Mary Poppins (1964)
Release Date: August 27th, 1964 MPAA Rating: Not Rated
Director: Robert Stevenson Actors: Julie Andrews, Dick Van Dyke, David Tomlinson, Glynis Johns, Elsa Lanchester, Jane Darwell
ne of Disney’s very best musicals, “Mary Poppins” is an unforgettable children’s classic. It combines supremely catchy songs, the forward and sarcastic dialogue of the unsurpassable Julie Andrews, and a psychedelic plot that employs cleanly integrated traditionally animated characters. Part fairy tale, part daydream, and all magic, the sights, music, and laughs propel this Academy Award-winning picture (Andrews took home the Oscar for Best Actress and the movie was nominated for a whopping 13 golden boys – the most of any Disney film) to the top of the lists for the greatest family films ever made.
The story begins with Bert (Dick Van Dyke) playing the role of guide and narrator, ushering the viewer to a home at 17 Cherry Tree Lane (as if inexperienced in the technique, the camera cuts on several occasions during the trip, taking the viewer out of the notion of following Bert). The sixth nanny in four months is about to dash out the door, upset at the constantly preoccupied Winifred Banks (Glynis Johns) and her two misbehaving children who have once again gone missing. When Mr. George Banks (David Tomlinson) comes home, he’s furious at the disorder, blames the kids and his wife, and insists upon personally hiring the next nursemaid. The two children, Jane (Karen Dotrice) and Michael (Matthew Garber), create their own list of requirements for the prospective woman, but George scoffs at the notion and throws the paper into the fireplace.
The following morning, dozens of elderly ladies line the front yard, waiting for an interview for the newly open position. But with a powerful gust of wind, the lot of them is replaced by Mary Poppins (Julie Andrews), who descends from the clouds with her umbrella and carpetbag and, mysteriously, the children’s list of preferences. Banks is all seriousness and professionalism, but he’s no match for the tricky verbal wizardry of Poppins, who not only hires herself, but also initially agrees only to a trial run. After dismissing the befuddled man of the house, she slides up the staircase (in a peculiarly reverse “The Exorcist”-like manner) to meet the troublemakers, and unpack her empty traveling bag (pulling out a hat rack, mirror, lamp, and more).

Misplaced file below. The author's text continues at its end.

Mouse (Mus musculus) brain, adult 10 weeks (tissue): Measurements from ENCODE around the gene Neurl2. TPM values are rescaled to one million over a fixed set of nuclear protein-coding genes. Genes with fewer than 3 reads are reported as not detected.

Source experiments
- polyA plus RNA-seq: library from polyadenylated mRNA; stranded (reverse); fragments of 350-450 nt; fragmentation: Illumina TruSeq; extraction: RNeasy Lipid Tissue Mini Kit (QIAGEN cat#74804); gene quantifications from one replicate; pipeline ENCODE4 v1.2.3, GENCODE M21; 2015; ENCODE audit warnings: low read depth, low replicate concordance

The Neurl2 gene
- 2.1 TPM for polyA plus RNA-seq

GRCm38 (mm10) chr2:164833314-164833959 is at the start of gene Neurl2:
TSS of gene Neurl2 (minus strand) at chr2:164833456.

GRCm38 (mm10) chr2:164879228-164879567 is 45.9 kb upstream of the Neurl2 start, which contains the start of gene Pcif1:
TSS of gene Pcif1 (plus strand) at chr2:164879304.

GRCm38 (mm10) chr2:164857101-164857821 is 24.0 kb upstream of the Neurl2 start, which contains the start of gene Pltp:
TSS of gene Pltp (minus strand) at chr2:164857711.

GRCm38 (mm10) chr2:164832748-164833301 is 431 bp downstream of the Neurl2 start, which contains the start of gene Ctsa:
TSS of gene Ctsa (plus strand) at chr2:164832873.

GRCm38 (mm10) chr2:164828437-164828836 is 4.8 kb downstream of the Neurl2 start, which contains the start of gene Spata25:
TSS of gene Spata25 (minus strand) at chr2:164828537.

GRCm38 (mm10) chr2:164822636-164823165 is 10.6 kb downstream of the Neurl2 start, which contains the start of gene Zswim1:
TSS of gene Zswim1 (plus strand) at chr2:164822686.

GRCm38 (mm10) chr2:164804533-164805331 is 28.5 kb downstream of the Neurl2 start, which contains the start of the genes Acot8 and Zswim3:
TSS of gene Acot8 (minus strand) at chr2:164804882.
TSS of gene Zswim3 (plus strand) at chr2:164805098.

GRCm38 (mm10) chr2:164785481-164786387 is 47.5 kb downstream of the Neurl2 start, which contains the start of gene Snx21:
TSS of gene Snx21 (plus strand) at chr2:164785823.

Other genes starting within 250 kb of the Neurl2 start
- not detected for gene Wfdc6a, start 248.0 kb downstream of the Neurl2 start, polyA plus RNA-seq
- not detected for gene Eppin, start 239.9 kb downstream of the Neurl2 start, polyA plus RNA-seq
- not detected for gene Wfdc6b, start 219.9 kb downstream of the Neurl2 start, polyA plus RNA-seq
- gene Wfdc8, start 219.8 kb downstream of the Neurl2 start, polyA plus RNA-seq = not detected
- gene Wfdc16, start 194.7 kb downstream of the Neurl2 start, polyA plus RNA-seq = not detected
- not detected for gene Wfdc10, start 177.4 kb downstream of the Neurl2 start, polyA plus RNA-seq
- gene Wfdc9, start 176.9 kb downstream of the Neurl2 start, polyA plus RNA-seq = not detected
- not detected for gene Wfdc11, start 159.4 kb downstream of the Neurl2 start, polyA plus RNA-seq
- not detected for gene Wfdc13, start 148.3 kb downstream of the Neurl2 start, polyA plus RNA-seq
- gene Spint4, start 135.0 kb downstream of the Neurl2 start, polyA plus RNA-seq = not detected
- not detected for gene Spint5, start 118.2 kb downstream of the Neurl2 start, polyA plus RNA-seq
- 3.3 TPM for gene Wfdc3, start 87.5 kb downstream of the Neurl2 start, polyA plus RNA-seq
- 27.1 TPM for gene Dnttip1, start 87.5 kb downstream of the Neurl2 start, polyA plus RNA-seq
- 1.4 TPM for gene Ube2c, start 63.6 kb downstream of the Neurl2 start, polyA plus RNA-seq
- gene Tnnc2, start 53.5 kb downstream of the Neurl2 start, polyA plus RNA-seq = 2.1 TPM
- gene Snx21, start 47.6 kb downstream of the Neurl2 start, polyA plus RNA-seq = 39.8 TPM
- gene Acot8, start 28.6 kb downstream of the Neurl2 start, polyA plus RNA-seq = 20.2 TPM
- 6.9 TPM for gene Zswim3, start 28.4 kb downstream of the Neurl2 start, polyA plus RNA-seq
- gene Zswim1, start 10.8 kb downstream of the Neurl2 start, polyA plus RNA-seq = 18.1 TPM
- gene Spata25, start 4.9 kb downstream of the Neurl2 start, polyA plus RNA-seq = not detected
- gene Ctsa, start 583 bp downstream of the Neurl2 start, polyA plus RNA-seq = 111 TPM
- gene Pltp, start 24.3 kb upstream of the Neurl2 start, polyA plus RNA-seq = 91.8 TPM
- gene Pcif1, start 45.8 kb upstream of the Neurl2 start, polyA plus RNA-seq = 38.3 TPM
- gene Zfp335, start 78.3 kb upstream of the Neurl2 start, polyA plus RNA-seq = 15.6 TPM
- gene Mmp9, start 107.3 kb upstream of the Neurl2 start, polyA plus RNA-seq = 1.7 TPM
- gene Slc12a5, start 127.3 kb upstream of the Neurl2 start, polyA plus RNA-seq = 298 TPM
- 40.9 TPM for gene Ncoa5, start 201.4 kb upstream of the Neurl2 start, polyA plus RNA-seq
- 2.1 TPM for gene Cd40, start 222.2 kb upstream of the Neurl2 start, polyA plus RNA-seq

Poppins uses thaumaturgy and singing (starting off with the very famous “A Spoonful of Sugar” song) to tidy up their room (tables, toys, and doors all flap about in another playful scene oddly reminiscent of “The Exorcist”) before the trio departs for the park. There they meet Bert, who is creating chalk masterpieces on the sidewalk, and with a little more magical help from Mary Poppins, the group embarks on a fun-filled adventure into his artwork – firstly on a jolly holiday in a picturesque English countryside (the kids are curiously absent for the first two lengthy sequences with dancing penguins and barnyard animals), which segues into a merry-go-round horse ride through the park that transforms into a fox hunt and then a derby.
At first, it seems that practically perfect (and rather vain) Mary Poppins is there to straighten out the wily kids. But as the film progresses, it’s evident that Mr. and Mrs. Banks are the ones she’s there to fix. George is a well-ordered man absorbed with his work, who rarely has time for his children and their unseemly hullabaloo (and the sugary female thinking of his wife), while Winifred is leading women’s rights movements – an act conspicuously contrary to her subservient attitude toward her husband – and similarly prioritizes everything but attentive parenting.
A cheerful creativity surrounds the whole project, from the laugh-filled tea party on the ceiling of Uncle Albert’s (Ed Wynn) home, to the senile but punctual admiral (Reginald Owen) who commands a ship atop his house, to the tongue-twisting silliness of “Supercalifragilisticexpialidocious.” The songs are some of the best of Disney’s canon, the mixing of cartoons with live action is visually adept, and Andrews’ performance is (spit) spot-on. Although the running time is noticeably lengthy for a family feature (the following year’s “The Sound of Music” was, of course, even longer) and the scripting of Poppins changed drastically from the original story by P.L. Travers (for the better), it is one of the most iconic and delightful musicals from Walt Disney – and one that has aged nicely and remains universally entertaining.
– Mike Massie